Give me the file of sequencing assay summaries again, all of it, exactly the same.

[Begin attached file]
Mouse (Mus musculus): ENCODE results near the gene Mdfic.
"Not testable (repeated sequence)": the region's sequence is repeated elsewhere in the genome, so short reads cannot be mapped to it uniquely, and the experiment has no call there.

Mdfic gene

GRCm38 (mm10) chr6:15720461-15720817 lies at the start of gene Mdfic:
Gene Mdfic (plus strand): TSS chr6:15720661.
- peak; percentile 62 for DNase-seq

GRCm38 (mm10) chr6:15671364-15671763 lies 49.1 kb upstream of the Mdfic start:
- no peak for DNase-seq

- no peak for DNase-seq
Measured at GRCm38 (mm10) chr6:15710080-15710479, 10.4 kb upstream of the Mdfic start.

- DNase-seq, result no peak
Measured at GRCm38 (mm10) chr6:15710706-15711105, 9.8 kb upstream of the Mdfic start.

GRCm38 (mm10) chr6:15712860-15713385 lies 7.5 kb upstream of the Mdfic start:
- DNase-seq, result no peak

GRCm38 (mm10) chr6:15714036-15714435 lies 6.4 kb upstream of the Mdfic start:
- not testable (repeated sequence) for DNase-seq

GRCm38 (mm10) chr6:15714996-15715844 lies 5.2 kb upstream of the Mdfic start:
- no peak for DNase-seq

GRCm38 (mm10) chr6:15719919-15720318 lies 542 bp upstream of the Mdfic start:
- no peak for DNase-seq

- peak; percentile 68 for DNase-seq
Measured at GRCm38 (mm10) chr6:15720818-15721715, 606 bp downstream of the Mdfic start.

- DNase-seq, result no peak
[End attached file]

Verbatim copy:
Mouse (Mus musculus): ENCODE results near the gene Mdfic.
"Not testable (repeated sequence)": the region's sequence is repeated elsewhere in the genome, so short reads cannot be mapped to it uniquely, and the experiment has no call there.

Mdfic gene

GRCm38 (mm10) chr6:15720461-15720817 lies at the start of gene Mdfic:
Gene Mdfic (plus strand): TSS chr6:15720661.
- peak; percentile 62 for DNase-seq

GRCm38 (mm10) chr6:15671364-15671763 lies 49.1 kb upstream of the Mdfic start:
- no peak for DNase-seq

- no peak for DNase-seq
Measured at GRCm38 (mm10) chr6:15710080-15710479, 10.4 kb upstream of the Mdfic start.

- DNase-seq, result no peak
Measured at GRCm38 (mm10) chr6:15710706-15711105, 9.8 kb upstream of the Mdfic start.

GRCm38 (mm10) chr6:15712860-15713385 lies 7.5 kb upstream of the Mdfic start:
- DNase-seq, result no peak

GRCm38 (mm10) chr6:15714036-15714435 lies 6.4 kb upstream of the Mdfic start:
- not testable (repeated sequence) for DNase-seq

GRCm38 (mm10) chr6:15714996-15715844 lies 5.2 kb upstream of the Mdfic start:
- no peak for DNase-seq

GRCm38 (mm10) chr6:15719919-15720318 lies 542 bp upstream of the Mdfic start:
- no peak for DNase-seq

- peak; percentile 68 for DNase-seq
Measured at GRCm38 (mm10) chr6:15720818-15721715, 606 bp downstream of the Mdfic start.

- DNase-seq, result no peak